From Brad DeLong:
In the past couple of months I have gone pretty much every place I ever went between when I was 15 in 1975 and when I was 25 in 1985. Every place–every place–looks a lot better, richer, a lot busier now than it looked then. How can this be if it really is the case that media and living standards of stagnated since the early 1970s? They are not all 1% or even 10% places, not now and especially not then.
One answer is that between 1975 and 1985 I never went to Scranton or Detroit–but instead to places like Dupont Circle, Adams Morgan, Cambridge, Virginia Beach, greater Orlando, Park Slope, the Lower East Side, the Upper West Side, Jackson Hole, and other places some of which are top 1% places and the others of which are all urban edge Renaissance places benefiting mightily from increased congestion.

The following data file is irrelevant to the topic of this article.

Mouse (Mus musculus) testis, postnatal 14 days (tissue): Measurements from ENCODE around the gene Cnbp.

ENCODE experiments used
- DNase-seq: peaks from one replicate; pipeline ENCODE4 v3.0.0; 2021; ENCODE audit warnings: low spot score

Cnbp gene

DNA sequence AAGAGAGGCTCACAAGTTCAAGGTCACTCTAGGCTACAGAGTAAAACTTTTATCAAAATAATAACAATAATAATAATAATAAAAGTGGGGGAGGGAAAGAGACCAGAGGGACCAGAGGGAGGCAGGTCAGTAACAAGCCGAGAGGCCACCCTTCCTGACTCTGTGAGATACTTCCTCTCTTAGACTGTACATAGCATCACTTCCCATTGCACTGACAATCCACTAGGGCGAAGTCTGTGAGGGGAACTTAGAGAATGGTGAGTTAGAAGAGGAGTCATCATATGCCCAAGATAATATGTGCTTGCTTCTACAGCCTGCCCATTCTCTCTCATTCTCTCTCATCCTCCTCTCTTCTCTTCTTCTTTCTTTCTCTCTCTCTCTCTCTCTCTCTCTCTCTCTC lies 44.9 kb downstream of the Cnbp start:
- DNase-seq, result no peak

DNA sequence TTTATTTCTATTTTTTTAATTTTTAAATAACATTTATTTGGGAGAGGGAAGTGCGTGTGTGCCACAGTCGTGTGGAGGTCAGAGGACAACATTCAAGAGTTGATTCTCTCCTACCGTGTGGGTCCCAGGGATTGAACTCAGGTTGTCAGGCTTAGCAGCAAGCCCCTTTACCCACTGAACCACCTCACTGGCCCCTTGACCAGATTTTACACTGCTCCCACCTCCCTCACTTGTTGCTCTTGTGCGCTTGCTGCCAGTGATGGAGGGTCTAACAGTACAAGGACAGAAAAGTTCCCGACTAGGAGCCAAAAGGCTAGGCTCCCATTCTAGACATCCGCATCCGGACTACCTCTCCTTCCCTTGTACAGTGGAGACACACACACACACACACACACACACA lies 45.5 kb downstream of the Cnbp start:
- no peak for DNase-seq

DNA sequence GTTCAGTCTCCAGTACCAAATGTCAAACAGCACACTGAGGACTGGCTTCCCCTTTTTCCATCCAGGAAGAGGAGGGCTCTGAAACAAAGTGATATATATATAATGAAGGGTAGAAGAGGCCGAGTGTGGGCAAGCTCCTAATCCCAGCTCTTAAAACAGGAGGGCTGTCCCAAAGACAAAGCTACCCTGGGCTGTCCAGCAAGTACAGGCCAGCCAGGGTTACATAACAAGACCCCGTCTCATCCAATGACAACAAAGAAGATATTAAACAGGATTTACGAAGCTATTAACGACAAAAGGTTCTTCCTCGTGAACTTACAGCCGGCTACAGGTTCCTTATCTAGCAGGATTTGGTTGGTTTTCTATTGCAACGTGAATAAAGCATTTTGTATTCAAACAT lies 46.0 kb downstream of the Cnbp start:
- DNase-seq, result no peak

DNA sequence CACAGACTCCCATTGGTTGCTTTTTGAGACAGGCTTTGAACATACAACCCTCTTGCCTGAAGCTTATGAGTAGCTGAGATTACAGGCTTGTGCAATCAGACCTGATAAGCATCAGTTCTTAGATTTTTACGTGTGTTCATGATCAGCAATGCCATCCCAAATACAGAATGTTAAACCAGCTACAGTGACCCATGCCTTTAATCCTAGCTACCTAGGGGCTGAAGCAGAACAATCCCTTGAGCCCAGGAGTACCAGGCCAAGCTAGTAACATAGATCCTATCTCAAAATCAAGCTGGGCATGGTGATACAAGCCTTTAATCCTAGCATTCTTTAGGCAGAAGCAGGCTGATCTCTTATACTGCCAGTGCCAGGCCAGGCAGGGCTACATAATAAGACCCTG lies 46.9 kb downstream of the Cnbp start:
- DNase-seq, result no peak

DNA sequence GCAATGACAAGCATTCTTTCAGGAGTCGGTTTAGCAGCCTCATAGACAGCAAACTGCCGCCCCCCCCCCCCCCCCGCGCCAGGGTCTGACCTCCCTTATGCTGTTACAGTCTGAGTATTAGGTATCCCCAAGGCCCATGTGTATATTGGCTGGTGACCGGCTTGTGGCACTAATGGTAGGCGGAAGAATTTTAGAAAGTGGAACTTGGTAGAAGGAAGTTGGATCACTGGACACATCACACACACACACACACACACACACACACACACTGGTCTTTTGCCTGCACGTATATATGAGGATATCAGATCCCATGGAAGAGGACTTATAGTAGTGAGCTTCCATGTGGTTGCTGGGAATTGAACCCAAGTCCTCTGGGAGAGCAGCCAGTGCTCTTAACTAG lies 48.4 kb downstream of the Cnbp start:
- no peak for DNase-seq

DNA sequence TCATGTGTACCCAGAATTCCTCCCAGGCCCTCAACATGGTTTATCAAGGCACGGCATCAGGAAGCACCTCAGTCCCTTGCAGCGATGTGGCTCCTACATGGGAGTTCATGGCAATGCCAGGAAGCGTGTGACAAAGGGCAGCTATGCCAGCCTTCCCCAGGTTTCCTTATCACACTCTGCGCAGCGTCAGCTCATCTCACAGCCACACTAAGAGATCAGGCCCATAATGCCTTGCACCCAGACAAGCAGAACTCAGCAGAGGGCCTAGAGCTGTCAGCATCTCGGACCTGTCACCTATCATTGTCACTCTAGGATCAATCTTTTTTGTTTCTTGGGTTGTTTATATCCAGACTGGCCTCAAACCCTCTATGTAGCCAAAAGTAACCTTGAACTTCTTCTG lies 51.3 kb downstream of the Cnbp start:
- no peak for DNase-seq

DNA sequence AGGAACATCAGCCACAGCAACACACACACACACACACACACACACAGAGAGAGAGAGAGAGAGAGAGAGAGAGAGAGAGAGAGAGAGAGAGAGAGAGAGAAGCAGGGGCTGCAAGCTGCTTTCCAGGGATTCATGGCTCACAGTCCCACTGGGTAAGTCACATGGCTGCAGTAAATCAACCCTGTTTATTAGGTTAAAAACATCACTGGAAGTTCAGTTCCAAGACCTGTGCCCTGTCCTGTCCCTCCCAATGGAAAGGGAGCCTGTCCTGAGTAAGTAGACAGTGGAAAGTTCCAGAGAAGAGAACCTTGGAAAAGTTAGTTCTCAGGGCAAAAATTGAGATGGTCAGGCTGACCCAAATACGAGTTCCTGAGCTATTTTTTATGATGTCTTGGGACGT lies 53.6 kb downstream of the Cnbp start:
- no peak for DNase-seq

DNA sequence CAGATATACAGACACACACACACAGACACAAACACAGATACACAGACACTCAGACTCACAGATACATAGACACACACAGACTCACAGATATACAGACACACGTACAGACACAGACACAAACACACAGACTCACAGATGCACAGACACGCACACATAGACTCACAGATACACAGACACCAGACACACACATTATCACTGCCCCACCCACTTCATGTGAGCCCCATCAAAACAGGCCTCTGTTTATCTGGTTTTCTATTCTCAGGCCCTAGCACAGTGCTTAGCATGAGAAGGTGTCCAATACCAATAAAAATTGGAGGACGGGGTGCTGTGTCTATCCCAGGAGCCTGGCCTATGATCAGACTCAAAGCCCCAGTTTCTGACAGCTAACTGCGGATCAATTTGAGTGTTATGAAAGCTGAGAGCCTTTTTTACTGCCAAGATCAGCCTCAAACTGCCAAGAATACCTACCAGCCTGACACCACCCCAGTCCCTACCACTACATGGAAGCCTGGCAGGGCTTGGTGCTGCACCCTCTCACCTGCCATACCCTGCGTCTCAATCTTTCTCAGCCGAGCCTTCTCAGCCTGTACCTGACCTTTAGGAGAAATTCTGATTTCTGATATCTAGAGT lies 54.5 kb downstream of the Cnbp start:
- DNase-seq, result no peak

Another answer is that not just average income but density of economic activity matters–more dense places look more prosperous because there are more choices. But then shouldn’t the number of choices be factored into our estimates of the median?
But the answer I prefer right now is that our assessment of the prosperity of a place depends on the median dollar spent there rather than on the well-being of the median person there. And practically everywhere the median dollar today is being spent by somebody much richer with much richer tastes than the median dollar some 32 years ago was.
Or perhaps our estimate of economic growth are undershooting reality–even given that you see few signs of the computer and communications revolution out there on the street…
He and I share the same preferred answer. I would add that, when walking around, we don’t “see” the higher prices for medical care and education in the same manner that we see the new plenty of electronics and espresso shops.